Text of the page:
Canada Makes has announced its role in the development of a 3D printed satellite bracket that will be sent to space later this year.
To build the part, the Canadian additive manufacturing agency partnered with French metal manufacturers FusiA and Canadian communications company MacDonald, Dettwiler and Associates (MDA). The project was funded by Canada Makes’ Metal Additive Demonstration program which is supported by Canadian research program, NRC-IRAP.
By using 3D printing to create the part, the group will reduce weight, optimize size and shape, and lower costs. According to Canada Makes General Manager, Frank Defalco, their “primary goal is to reinforce Canada’s additive manufacturing supply chain and this project is a big step in that direction.”
Space additive manufacturing
According to British satellite company Surrey Satellite Technology, additive manufacturing is “changing the economics of space.” This is because it enables the creation of parts that are fully optimized for their specific application. The space antenna bracket 3D printed by FusiA will reduce weight dramatically compared to a conventionally made part. With its mesh design, the bracket will provide strength without having to be fully dense. This is important to space flight as every kilogram saved in payload means saving fuel.
Joanna Boshouwers, MDA’s Vice President and General Manager, said,
We are accelerating our adoption of additive manufacturing for space. The FusiA built part shown will be tested structurally in order to qualify the rest of the batch to fly in space. The support MDA received by Canada Makes’ program has proved to be valuable, allowing us to explore more complex parts produced with this technique.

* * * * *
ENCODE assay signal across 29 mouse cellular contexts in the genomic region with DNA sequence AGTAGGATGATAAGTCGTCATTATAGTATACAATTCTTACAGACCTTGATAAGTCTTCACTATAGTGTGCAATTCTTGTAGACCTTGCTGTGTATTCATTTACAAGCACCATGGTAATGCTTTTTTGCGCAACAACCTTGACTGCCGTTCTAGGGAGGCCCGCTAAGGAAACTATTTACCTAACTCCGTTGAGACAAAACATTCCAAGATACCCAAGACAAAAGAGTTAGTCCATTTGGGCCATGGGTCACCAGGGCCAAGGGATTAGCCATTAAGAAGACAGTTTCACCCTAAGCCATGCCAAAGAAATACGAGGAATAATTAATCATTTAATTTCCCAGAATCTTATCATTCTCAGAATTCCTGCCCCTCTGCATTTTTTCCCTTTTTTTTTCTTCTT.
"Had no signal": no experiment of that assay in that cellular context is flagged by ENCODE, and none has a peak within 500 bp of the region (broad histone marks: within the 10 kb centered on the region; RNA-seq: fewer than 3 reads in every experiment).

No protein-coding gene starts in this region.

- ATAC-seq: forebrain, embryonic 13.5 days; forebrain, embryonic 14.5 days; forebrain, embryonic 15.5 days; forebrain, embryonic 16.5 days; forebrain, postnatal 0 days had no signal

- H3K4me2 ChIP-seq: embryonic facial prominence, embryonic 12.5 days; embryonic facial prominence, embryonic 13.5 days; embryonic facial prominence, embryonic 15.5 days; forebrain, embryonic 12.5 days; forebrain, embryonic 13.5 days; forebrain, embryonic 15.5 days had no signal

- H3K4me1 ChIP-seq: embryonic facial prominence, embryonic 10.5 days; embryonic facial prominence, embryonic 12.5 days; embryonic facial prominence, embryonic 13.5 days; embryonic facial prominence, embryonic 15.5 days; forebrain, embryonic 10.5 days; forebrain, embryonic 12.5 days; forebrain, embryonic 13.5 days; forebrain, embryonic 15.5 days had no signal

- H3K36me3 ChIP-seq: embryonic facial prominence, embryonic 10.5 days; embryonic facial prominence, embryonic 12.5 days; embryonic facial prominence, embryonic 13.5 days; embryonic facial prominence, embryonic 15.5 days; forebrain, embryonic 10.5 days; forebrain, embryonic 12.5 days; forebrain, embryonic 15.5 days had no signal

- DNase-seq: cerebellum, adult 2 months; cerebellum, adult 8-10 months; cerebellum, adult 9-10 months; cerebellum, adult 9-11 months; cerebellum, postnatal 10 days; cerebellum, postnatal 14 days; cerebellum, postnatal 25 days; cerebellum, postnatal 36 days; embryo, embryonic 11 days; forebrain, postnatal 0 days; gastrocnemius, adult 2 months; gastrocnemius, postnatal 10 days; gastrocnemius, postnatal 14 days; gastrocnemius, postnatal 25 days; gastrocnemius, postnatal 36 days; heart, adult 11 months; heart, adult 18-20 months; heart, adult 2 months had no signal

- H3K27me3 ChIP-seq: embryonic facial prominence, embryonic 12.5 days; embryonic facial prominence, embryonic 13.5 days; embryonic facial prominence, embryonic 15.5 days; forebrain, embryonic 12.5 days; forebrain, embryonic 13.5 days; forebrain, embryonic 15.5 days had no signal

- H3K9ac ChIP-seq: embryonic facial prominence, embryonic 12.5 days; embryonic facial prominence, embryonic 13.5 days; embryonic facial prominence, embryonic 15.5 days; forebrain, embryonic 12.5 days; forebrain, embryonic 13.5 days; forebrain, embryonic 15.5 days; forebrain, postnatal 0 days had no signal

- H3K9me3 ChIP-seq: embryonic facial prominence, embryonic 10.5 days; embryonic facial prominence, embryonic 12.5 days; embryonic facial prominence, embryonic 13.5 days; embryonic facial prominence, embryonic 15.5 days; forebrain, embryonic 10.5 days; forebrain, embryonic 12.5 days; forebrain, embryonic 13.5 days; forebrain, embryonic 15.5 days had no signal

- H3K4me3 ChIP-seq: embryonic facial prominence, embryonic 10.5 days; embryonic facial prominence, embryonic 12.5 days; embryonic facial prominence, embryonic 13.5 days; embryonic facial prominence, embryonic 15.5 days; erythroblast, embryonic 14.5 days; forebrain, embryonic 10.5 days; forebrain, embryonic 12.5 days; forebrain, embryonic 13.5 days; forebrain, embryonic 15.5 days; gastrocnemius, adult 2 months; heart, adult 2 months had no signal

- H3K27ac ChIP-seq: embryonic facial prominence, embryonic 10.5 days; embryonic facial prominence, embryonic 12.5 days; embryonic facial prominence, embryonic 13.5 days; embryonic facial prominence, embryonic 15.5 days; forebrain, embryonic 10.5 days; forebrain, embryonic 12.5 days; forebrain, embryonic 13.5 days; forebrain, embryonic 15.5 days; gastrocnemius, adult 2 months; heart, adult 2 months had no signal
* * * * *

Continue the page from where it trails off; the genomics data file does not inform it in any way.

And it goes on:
Boshouwers hints that once certified, the group intend to advance the manufacturing method for more parts. This is something that Polish company SatRevolution is attempting to do on smaller scale, detailing plans recently to create a 3D printing cube sat plant.
Furthermore larger companies, such as Boeing are also planning on implementing additive manufacturing for satellite production. Boeing hope to use the technology to increase productivity and turnaround time in order to produce more than the 10 satellites a year they are currently outputting.
Testing and qualifying
As mentioned by Boshouwers, while additive manufacturing is ideal for space application there is one hurdle in its way – certification. This is something that was discussed in great detail during the recent Additive Manufacturing for Aerospace, Defence and Space conference. A number of speakers referenced this including NASA’s Dr. Raymond ‘Corky’ Clinton who spoke about in-space manufacturing.
However, once certified, it is hoped this bracket will enable many others to be manufactured in this way. Which will help Canada Makes’ encourage the use of additive manufacturing.
Featured image shows a Non-Tropical Cyclone Over northern Saskatchewan, Canada. Image via NASA/JSC.